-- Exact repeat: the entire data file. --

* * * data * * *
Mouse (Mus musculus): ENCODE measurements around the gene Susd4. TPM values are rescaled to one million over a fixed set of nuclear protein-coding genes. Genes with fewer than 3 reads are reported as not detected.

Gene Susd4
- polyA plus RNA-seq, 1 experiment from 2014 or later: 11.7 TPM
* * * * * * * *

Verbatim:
Mouse (Mus musculus): ENCODE measurements around the gene Susd4. TPM values are rescaled to one million over a fixed set of nuclear protein-coding genes. Genes with fewer than 3 reads are reported as not detected.

Gene Susd4
- polyA plus RNA-seq, 1 experiment from 2014 or later: 11.7 TPM